People use math skills every day without realizing it. Many people start off the day with a math question: How many more minutes can I sleep and still make it to work or school on time? You use math to determine when you need to leave to make the commute, and subtract the amount of time it takes for each activity you must do to get ready to find how many times you can hit the snooze button. The use of math continues the rest of the day, even in mundane activities.
Anyone who has ever followed a recipe has used math. When you measure out the ingredients, you are mixing ratios of each ingredient together to form a dish that has the correct balance for the perfect flavor. If you double or halve the recipe, you use addition, subtraction, multiplication or division of fractions. To determine the amount of food you will need to cook to serve the number of people who are eating, you also need math. You use math to purchase the right number of ingredients to make the meal.
Any time you use money you are likely using math. To make change, figure sales tax or determine how many items you can buy based on the amount of money you have you use math. Money math requirements range from basic addition or subtraction when balancing a checkbook, leaving a tip or making a budget, to more complex algebraic formulas used to figure interest for payments, mortgages or loans. When you invest your money, you use math to find the investment that will have the highest return. You use math to find the cheapest car or home loan or the best credit card.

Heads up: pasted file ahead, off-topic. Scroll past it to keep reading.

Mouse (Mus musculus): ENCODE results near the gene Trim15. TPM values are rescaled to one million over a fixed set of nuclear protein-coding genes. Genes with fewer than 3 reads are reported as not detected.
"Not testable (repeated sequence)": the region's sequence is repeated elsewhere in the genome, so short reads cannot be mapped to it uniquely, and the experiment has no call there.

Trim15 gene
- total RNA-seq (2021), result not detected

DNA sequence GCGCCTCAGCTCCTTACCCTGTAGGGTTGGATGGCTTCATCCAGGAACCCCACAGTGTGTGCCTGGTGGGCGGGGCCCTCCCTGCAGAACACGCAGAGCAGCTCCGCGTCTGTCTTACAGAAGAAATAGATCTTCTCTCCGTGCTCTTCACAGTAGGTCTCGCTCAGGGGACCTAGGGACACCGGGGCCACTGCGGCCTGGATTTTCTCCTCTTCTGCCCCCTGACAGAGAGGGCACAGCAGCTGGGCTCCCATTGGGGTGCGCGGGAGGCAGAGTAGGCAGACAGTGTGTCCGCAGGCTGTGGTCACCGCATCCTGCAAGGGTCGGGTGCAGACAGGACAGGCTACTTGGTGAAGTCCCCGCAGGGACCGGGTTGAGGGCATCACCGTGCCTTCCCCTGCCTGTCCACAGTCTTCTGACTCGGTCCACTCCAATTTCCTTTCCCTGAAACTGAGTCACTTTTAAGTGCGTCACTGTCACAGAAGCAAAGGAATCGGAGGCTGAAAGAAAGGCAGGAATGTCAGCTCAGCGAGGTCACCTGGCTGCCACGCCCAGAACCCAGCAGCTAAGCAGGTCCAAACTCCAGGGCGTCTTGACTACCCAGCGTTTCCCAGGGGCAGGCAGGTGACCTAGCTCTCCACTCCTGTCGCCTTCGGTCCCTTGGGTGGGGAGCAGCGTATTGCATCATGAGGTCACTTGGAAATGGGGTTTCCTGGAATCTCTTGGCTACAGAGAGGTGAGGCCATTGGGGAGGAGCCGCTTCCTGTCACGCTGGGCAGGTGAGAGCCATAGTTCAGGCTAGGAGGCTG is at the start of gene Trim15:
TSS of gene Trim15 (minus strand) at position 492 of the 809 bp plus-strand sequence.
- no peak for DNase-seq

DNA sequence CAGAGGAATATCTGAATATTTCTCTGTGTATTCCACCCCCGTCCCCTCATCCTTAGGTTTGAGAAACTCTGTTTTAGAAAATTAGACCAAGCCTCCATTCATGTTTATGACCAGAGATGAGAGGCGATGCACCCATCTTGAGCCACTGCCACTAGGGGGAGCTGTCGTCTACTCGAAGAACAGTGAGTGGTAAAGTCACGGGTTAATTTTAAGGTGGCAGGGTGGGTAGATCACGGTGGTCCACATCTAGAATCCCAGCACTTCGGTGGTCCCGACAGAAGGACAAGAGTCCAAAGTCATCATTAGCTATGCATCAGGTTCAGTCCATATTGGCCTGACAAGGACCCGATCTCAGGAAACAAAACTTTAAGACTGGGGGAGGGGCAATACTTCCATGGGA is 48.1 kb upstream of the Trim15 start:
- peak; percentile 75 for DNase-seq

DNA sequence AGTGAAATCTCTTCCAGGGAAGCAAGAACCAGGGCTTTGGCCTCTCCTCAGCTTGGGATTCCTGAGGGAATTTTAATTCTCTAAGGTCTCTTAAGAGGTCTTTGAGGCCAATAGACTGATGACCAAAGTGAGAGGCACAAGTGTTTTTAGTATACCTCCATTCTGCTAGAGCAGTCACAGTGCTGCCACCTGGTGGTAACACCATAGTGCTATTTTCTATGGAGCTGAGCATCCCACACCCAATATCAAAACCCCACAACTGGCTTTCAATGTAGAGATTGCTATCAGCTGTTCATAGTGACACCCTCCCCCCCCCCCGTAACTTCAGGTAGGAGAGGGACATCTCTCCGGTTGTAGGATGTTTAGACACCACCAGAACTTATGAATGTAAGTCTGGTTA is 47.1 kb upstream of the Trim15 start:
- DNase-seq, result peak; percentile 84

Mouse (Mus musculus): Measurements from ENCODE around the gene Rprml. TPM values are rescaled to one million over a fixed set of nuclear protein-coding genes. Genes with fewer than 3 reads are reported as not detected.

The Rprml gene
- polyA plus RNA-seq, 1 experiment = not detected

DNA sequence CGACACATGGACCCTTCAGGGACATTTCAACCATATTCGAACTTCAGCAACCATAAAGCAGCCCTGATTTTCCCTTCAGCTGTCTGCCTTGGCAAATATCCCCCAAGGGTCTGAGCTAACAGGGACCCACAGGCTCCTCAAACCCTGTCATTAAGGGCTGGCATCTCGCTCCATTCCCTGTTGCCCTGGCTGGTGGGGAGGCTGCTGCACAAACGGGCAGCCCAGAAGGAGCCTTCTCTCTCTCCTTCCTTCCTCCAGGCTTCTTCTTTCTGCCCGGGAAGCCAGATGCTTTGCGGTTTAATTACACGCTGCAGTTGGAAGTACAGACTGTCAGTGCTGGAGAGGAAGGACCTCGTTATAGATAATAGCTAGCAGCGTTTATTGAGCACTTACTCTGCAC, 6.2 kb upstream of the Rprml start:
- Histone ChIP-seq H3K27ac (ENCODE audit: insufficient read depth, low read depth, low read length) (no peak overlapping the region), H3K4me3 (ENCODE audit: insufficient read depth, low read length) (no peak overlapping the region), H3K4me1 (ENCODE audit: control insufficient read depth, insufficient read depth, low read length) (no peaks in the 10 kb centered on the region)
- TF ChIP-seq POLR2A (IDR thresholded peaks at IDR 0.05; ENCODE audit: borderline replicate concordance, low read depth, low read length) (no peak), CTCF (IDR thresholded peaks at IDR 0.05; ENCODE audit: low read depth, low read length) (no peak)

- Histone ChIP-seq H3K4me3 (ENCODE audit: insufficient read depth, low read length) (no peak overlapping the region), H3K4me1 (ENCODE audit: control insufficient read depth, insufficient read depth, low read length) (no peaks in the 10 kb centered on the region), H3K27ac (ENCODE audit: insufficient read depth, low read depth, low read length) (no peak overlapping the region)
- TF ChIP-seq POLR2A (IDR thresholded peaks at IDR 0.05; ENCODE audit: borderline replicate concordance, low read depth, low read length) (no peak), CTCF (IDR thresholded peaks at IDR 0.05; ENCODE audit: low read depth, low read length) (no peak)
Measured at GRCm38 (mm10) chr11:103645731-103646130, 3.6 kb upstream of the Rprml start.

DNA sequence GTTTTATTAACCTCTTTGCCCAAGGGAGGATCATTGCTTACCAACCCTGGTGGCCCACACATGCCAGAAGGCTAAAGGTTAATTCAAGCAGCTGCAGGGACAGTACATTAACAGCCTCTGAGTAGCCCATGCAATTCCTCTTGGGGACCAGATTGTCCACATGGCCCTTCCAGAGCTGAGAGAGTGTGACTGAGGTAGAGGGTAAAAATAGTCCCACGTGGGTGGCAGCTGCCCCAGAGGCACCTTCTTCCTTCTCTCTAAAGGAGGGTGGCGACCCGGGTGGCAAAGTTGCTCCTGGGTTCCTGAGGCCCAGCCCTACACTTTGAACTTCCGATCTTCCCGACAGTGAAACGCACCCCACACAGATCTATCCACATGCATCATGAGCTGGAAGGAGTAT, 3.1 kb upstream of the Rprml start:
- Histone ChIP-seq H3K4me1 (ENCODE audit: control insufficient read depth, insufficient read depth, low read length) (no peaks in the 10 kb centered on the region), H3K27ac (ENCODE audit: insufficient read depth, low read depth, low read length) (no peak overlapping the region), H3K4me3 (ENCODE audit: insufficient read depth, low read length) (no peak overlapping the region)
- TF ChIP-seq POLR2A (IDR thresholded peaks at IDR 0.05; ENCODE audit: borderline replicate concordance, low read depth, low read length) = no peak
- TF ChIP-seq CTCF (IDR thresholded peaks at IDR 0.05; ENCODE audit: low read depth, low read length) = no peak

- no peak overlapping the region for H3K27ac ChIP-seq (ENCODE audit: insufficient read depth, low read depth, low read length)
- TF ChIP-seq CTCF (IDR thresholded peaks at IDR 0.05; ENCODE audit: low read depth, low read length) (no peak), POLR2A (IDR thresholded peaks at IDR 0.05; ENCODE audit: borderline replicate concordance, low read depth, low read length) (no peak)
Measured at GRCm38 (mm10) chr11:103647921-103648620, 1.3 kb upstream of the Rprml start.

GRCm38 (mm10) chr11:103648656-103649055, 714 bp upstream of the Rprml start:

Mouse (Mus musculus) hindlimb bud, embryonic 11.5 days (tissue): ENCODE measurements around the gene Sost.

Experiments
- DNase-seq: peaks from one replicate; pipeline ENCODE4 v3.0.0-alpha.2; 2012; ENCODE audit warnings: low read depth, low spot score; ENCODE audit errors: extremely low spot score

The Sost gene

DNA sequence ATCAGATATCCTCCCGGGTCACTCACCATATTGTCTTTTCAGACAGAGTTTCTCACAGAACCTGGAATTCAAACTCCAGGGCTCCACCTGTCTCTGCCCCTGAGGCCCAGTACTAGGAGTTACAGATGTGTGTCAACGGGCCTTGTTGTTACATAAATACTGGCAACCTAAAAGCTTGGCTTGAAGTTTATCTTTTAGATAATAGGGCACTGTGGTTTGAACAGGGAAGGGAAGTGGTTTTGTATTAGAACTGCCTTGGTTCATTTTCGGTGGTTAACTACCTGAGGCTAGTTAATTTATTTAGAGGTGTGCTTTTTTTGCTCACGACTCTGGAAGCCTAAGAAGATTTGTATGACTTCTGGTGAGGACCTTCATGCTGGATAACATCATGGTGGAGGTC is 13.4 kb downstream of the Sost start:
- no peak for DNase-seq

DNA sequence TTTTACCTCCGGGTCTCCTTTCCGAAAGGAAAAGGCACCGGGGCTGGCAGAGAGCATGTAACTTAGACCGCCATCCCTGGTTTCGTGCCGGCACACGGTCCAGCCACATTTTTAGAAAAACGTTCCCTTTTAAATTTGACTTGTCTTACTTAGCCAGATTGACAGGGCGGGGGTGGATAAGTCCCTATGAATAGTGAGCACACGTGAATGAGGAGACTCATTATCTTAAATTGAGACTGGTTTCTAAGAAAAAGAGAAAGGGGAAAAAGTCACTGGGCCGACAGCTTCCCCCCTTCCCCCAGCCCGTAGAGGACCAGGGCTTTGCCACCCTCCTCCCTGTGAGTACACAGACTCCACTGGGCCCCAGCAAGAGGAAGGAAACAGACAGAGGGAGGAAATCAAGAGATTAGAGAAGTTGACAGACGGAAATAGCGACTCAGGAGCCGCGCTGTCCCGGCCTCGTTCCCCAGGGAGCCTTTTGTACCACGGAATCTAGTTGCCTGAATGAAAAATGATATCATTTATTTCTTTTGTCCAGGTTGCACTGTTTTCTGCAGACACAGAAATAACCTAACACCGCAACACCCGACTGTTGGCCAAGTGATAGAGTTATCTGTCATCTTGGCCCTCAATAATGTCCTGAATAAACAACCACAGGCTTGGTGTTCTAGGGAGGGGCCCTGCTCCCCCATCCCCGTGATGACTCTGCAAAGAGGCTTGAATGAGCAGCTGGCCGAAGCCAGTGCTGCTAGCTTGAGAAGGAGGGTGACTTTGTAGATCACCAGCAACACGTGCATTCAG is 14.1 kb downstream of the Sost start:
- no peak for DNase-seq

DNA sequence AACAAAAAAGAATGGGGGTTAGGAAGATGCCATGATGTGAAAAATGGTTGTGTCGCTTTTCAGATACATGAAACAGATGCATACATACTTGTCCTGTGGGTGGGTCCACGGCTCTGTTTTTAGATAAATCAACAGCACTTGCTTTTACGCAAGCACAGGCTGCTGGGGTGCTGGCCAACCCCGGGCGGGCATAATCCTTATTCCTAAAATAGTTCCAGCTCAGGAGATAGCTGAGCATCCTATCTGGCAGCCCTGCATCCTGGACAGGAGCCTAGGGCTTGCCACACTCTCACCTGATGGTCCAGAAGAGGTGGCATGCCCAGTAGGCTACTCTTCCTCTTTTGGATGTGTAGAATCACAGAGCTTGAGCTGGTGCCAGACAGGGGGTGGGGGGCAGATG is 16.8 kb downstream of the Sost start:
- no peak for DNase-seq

Home Repair and Landscaping
Geometry and algebra are often used when planning gardens or landscaping to find the area of the plot of land and figure out how many plants you can put in the space. When you buy paint or carpeting, you need to use math to figure out the area the paint or carpeting will cover so you know how much to purchase to cover your walls or floor. Any time you need to measure to hang a picture or fit a new piece of furniture into a room you use math.
Just as with the snooze button, many daily tasks sneak some math in on you. When you talk on your phone, you calculate how many minutes you have on your plan and how much battery life you've used to find out how long you can talk. When you fill up your car, you find your gas mileage with math and use the mileage to know how far you can go on one tank. Even making a schedule to fit in your TV shows, lunch dates and dentist appointments requires math.
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